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“Pony Express” riders take mental health support letters to state Capitol

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A group of “Pony Express” riders made a pit stop in Cody Park Thursday afternoon on their way across Nebraska.

The group, riding motorcycles instead of horses, arrived around 1:45 p.m., escorted by North Platte Police Investigator Lisa Citta.

There they picked up letters to be delivered to state officials in support of mental health services for families and children.

The riders started in Scottsbluff Wednesday and were collecting letters in several cities along the way. They plan to arrive at the Capitol in Lincoln by 1:30 p.m. Saturday to deliver the letters and celebrate with food, booths and activities for children and families.

The letters will go to Lt. Gov. Joe Kelly, Nebraska Department of Health and Human Services Interim Director Tony Green and DHHS Chief Operating Officer Larry Kahl.

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Families 1st Partnership, a local nonprofit organization that coordinates a variety of services for families, provided lunch for the group.

“These riders donate all of their time and their money for their gas, their lodging, time off work and everything” said Holly Stevens, the group’s coordinator, “and so when someone is willing to feed us, that helps us be able to do it.” Janssen Motor Group provided a support trailer, which Stevens said was also important and very appreciated.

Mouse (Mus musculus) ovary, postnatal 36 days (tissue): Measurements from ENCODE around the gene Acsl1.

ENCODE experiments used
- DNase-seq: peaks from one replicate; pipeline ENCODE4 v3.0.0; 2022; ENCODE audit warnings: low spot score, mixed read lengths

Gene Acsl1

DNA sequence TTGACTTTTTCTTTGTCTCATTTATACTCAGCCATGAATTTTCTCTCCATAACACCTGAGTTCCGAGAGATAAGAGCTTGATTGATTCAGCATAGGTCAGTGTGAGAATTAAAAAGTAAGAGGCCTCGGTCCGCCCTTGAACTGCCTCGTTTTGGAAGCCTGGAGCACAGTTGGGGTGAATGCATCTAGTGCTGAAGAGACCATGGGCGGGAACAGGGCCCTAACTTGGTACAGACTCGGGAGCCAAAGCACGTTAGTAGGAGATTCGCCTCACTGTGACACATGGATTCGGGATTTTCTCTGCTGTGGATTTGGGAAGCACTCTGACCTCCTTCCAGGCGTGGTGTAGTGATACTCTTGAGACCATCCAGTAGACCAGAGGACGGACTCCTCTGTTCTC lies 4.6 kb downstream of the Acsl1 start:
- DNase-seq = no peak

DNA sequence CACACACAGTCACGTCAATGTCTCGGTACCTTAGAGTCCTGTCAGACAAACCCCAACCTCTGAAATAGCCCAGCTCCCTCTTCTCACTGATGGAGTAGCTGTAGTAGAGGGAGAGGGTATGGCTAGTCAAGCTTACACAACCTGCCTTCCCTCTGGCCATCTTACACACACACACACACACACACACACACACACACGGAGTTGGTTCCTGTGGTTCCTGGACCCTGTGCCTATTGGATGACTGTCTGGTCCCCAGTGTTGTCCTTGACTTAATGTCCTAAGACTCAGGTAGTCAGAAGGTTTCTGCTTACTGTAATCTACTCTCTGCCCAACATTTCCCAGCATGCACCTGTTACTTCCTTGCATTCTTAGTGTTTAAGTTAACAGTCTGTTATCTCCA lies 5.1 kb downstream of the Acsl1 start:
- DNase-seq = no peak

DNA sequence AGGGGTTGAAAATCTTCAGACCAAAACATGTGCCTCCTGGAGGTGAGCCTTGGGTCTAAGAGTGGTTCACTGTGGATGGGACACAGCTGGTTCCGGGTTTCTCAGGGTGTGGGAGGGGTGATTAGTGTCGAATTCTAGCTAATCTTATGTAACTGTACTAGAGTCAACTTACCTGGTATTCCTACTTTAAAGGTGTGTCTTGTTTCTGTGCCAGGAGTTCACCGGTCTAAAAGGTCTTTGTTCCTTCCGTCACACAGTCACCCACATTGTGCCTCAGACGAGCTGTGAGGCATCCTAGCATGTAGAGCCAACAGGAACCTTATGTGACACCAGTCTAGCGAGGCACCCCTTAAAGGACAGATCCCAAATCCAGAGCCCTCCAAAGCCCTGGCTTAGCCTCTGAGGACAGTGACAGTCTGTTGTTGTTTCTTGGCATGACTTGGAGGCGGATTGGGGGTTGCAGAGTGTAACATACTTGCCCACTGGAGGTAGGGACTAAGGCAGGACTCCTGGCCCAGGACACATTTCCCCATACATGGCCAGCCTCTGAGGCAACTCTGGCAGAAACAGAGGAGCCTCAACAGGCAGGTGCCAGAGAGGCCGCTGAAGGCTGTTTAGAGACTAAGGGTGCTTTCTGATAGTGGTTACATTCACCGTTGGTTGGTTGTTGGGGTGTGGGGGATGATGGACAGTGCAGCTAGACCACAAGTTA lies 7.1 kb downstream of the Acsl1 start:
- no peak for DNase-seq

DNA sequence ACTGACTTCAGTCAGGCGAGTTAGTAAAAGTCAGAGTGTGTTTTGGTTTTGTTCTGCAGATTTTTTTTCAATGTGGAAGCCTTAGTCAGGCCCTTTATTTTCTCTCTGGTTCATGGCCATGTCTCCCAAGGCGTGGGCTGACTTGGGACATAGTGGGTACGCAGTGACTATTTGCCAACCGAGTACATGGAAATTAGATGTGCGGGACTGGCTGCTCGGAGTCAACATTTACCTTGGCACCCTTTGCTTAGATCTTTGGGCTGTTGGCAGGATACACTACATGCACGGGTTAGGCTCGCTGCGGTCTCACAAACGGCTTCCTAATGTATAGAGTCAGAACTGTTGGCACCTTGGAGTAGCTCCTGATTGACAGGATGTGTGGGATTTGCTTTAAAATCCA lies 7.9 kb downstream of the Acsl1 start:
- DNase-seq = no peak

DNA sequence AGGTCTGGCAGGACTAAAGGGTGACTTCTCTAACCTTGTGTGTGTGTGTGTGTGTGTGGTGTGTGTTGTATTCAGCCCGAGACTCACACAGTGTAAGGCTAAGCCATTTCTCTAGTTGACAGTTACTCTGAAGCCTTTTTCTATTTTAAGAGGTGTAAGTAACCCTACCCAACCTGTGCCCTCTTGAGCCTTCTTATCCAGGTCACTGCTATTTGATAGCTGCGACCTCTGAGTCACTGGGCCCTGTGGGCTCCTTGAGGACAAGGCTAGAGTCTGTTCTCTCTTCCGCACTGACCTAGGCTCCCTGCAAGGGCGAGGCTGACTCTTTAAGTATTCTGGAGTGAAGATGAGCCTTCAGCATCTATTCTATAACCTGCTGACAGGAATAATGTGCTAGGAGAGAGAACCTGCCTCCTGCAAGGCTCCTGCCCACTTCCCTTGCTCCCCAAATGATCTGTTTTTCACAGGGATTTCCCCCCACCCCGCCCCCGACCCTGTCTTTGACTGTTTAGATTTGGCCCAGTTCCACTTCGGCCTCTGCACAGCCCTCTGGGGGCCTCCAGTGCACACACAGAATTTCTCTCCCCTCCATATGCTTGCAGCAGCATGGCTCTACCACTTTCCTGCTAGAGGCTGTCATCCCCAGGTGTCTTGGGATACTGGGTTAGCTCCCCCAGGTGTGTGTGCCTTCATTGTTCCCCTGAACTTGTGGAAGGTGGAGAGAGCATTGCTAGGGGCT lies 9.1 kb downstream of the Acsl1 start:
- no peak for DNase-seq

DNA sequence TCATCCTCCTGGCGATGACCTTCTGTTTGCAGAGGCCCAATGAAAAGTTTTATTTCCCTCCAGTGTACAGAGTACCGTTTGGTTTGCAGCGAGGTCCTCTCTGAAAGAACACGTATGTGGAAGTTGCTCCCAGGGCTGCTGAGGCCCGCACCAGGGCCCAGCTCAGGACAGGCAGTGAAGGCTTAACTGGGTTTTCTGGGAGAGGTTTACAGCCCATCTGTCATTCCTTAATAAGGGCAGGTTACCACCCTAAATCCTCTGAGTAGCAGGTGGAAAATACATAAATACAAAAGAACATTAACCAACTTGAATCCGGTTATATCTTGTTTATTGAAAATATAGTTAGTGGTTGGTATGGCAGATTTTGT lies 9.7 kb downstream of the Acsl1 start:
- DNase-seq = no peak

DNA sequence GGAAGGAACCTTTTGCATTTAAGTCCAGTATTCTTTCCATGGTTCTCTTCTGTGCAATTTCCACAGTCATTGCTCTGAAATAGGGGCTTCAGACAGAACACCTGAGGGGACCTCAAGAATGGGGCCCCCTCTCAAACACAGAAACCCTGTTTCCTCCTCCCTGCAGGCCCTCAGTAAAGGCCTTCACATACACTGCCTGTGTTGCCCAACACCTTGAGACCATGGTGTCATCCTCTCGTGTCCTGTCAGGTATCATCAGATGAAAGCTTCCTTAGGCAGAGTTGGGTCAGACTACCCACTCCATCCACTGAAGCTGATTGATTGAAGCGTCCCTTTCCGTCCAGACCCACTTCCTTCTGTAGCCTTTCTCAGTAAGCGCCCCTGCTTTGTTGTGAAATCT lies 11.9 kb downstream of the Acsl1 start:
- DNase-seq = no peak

Families 1st Partnership also collected letters from local people for the riders to take to the Capitol. They have been lending similar support to the group for four years, said Families 1st Executive Director Caroline Sabin.

“I have children of my own that had to advocate for services” that were not readily available in rural areas, Stevens said. That motivated her to organize the first ride about 16 years ago. It brought together her “love of motorcycles, the (original) Pony Express ride and advocacy for children’s mental health as well as mental health in general,” she said. “We are lacking services clear across the state.”

Stevens is an avid motorcyclist herself, the only one in her family.

“I was part of a group called the Eagle Riders, and when this originally started we utilized (them) along with the Family Works (program) and married them up to make this take place,” she said. “ Since then it’s just become a ride of its own and we’ve been able to step away from any organized groups and make it 100% whoever wants to be involved.”

Stevens organized the rides for the first three years before stepping away for several years. About six years ago, “they came back to me and asked if I would please come back,” and so she did.

The group is making a difference in raising awareness and getting the attention of state officials.

“The mental health of our children should be considered just as important as their physical health,” Green said in a DHHS press release. “It is a great honor to participate in this event and witness the power of our strong communities as they come together to raise awareness and support our kids, the future of Nebraska.”

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